Author Archives: Diana Roh

After 7 Months Here at DA

After seven months in Deutsch Akademie, I am finally saying goodbye to this place! I had my first German course here starting with “Guten Tag” and “Wie geht’s,” and I have come a long way. Yesterday might have been the official last day of the fourth week of an intensive course, but to my class, today was basically the last day. We had our exam yesterday, and today we met up at a cafe called cafe Mendez near Karlsplatz.

So long everyone! Hopefully see you soon?

I have had a few classes with some of my current classmates, but none of them is returning back for B.2.2 next month. And I also figured I wanted to take a break and possibly use the time to do a bit more traveling around, particularly since I do not need B2 official certificate. However, we talked that since many of us are will still be in the city, we will plan regular get togethers.

Earlier this morning, we met up at Deutsch Akademie, and walked over to the cafe together. We talked mainly about what our plans were after this course, particularly for those who are not returning next month or are in Vienna temporarily. I wanted to give a shout out to our friend, Irena, for finishing her master’s thesis, which is one of the main reasons for not returning next month. She will be traveling back and forth to Italy for her defense and tying loose ends to complete her degree!

Vienna’s Gruesome Underground

St. Stephansdom and St. Michaels church have their very own catacombs. I have not yet been to St. Stephansdom’s catacomb, but I can assure you that the catacomb in St. Michael’s church has a number of notable mummies! The guided tour of the crypt costs 7 euros for adults and start in front of the church. I am not sure when exactly the crypt was built (it only said the 16th and the 17th centuries). The guide leads you through the church to downstairs, and as you enter the crypt you feel the cold air coming from downstairs.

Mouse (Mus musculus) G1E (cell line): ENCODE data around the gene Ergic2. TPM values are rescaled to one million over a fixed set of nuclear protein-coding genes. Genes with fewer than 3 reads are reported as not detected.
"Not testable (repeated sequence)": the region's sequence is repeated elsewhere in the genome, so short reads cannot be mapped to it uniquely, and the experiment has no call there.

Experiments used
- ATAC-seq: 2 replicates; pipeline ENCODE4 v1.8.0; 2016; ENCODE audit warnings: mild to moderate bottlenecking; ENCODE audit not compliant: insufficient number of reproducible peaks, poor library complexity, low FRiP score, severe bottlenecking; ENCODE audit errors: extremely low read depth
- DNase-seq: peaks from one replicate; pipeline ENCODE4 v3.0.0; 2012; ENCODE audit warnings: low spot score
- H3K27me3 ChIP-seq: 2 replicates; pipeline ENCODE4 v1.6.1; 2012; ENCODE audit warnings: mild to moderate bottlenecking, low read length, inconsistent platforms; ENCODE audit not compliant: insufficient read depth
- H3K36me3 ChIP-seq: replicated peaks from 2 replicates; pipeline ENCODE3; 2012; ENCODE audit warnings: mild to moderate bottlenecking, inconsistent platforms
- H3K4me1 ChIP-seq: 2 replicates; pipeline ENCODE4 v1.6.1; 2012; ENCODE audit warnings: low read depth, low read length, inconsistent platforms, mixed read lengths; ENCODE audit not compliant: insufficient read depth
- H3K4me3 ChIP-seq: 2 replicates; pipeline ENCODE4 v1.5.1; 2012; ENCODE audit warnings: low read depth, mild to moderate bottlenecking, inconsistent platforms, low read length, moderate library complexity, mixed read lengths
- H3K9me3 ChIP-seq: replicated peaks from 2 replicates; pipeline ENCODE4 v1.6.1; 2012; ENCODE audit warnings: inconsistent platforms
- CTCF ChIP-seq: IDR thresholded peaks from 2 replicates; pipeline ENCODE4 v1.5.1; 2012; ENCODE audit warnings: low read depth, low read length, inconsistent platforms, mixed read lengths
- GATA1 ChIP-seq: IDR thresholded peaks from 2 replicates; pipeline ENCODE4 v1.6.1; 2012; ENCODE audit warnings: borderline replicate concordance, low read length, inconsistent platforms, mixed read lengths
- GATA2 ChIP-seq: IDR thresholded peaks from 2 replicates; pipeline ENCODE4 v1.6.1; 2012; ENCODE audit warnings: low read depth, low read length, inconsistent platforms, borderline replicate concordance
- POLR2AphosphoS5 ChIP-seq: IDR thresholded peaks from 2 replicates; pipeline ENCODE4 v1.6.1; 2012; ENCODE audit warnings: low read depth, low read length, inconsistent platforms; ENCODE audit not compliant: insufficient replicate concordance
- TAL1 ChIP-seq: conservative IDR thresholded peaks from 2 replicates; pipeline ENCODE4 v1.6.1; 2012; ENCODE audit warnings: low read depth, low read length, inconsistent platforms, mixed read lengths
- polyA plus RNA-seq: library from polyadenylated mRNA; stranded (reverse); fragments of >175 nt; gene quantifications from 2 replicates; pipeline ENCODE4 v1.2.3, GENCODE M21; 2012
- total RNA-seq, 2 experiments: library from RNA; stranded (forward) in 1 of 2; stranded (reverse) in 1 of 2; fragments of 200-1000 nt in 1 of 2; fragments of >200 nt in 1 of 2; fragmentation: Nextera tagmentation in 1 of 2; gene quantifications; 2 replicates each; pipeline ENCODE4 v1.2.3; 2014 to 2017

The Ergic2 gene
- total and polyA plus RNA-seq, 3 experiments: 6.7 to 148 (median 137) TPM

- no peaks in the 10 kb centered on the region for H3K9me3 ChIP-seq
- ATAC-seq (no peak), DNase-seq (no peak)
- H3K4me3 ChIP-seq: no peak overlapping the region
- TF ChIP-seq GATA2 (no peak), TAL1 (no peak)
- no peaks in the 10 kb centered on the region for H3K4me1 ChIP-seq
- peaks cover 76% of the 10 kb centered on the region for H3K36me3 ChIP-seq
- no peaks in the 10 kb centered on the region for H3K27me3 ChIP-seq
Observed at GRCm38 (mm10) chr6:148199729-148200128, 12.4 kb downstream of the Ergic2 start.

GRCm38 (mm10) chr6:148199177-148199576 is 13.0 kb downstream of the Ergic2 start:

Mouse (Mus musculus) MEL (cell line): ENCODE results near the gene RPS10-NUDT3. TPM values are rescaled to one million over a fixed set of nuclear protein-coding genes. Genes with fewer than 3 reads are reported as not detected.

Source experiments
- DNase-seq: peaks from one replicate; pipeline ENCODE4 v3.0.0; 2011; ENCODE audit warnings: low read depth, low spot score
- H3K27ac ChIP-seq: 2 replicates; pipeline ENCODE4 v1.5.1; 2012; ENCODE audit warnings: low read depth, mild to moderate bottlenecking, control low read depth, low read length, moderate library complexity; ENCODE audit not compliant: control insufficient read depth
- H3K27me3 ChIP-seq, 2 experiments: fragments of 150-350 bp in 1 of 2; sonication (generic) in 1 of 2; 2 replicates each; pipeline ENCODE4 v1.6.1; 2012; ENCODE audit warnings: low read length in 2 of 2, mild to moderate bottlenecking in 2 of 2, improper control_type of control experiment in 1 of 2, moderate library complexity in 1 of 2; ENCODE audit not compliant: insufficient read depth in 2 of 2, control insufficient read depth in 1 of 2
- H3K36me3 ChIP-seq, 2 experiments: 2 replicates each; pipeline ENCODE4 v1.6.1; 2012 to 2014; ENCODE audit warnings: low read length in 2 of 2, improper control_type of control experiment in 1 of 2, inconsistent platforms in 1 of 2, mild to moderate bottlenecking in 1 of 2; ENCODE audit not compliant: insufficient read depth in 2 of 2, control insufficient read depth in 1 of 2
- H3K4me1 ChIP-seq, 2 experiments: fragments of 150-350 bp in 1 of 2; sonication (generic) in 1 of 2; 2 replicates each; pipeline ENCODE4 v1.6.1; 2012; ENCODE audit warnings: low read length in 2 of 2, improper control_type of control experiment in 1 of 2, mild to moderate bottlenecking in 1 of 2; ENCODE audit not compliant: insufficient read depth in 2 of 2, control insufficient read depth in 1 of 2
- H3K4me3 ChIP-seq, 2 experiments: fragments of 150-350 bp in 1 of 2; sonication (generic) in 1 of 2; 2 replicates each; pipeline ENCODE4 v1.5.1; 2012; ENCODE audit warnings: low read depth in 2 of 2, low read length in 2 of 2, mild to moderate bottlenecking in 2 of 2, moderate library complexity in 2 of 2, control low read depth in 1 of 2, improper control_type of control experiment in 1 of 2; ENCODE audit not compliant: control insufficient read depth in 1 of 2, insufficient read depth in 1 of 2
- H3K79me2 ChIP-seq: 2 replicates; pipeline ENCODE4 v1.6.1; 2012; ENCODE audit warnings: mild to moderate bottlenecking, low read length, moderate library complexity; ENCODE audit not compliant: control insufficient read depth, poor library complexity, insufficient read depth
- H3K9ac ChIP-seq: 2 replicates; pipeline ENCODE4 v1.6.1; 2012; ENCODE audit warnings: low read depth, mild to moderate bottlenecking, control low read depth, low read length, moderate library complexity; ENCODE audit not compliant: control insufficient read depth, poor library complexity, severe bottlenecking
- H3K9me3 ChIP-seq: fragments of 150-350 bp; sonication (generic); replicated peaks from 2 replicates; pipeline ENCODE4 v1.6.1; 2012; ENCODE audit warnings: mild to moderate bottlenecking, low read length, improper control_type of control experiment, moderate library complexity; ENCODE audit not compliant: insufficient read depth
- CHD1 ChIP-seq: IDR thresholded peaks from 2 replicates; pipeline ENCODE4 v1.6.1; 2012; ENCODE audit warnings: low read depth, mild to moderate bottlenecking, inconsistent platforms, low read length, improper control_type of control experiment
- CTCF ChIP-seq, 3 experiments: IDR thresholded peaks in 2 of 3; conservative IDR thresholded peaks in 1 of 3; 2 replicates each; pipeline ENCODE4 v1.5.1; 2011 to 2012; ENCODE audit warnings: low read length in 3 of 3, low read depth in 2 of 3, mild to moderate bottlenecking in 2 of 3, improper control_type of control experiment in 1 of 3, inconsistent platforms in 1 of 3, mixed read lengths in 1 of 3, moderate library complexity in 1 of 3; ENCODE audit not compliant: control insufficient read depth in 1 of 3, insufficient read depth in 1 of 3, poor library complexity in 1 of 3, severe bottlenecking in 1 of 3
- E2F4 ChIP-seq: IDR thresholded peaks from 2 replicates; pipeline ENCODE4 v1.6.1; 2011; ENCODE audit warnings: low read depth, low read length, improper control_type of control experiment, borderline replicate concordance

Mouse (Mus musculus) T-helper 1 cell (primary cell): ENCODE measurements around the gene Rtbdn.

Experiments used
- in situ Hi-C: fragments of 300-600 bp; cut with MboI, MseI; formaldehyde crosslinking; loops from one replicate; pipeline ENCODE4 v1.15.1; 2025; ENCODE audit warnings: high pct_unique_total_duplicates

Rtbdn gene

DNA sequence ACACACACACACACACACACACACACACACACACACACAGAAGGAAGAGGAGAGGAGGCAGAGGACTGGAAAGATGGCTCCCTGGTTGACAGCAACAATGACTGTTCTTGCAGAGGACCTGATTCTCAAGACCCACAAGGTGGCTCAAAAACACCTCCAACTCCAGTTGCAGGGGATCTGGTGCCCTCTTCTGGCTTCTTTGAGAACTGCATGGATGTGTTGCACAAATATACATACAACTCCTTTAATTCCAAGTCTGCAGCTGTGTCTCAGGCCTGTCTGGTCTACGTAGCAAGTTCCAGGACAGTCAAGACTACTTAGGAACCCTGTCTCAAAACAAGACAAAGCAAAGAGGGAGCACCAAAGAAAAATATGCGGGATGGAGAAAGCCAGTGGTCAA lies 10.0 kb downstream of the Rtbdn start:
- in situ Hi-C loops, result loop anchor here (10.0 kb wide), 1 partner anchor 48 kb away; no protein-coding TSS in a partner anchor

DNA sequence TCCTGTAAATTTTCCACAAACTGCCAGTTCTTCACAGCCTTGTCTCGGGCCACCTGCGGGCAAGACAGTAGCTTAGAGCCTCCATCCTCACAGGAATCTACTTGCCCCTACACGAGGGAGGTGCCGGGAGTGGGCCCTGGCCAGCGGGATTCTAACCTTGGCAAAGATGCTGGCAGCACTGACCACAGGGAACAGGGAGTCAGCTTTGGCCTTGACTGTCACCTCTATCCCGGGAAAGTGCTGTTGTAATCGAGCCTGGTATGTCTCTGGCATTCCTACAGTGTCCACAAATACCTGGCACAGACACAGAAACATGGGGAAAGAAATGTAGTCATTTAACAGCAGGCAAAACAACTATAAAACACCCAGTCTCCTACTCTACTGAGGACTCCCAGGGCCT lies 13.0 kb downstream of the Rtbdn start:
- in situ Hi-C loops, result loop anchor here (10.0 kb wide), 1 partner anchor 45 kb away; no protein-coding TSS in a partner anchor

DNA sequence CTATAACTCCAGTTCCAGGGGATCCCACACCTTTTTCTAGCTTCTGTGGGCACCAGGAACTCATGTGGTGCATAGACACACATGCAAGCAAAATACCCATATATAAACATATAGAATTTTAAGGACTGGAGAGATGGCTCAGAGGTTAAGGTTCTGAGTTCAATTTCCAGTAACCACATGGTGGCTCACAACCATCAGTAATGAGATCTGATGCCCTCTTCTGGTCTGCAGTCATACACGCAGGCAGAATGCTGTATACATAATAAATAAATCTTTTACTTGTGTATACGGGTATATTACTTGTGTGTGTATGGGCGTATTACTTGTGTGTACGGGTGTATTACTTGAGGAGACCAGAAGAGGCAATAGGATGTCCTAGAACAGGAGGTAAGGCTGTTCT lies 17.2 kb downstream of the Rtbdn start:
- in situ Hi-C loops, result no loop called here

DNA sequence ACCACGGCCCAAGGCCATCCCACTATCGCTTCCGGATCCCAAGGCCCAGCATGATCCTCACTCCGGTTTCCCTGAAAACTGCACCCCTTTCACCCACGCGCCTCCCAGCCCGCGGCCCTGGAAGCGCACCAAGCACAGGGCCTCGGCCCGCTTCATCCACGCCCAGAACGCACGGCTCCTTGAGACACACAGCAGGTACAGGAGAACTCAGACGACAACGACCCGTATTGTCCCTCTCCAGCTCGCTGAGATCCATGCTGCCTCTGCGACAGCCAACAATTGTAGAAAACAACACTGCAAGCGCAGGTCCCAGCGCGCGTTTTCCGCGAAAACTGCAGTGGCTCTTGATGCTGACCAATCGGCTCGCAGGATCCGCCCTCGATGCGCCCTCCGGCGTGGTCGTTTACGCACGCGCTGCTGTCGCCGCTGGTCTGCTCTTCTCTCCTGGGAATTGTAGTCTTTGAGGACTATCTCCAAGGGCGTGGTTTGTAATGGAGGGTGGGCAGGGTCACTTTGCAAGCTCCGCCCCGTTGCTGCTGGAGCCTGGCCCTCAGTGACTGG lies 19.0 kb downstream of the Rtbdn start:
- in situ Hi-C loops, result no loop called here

There are about 4000 bodies in the crypt but only hundreds of coffins. Obviously, nobility and those who can afford to have coffins made and have a family room reserved. The tour points out some of the notable families as well as a couple of famous people. Also the most famous person in the crypt is called Pietro Metastasio, who wrote some of the librettos for Mozart’s operas. Then, the tour leads to almost perfectly mummified bodies. Due to the catacomb’s unusual conditions, many bodies did not decompose but mummified with almost perfectly well preserved fingernails and their outfits and wigs. Looking at all those bones and mummies, I felt a bit gruesome and had chills from time to time, but the tour was definitely interesting. Besides the crypt, St. Michael’s church is also famous for the very first performance of Requiem after Mozart’s death. Overall, the guide was very informative not only about the crypt but also about history of the city, well particularly regarding burial sites.

Zotter: a real life chocolate factory (without Charlie)

For those chocolate lovers, good news, Austria has its very own chocolate world like the movie “Charlie and the Chocolate Factory”. I am sure many of you tried Zotter’s chocolate of variety (about 400 of them) of different flavors. Now, I am happy to announce that you can be as happy as that big chubby German boy and the competitive bubble gum girl and the spoiled rich squirrel girl from the movie except at Zotter. You can visit the factory and try as much as chocolate just like those children with golden tickets.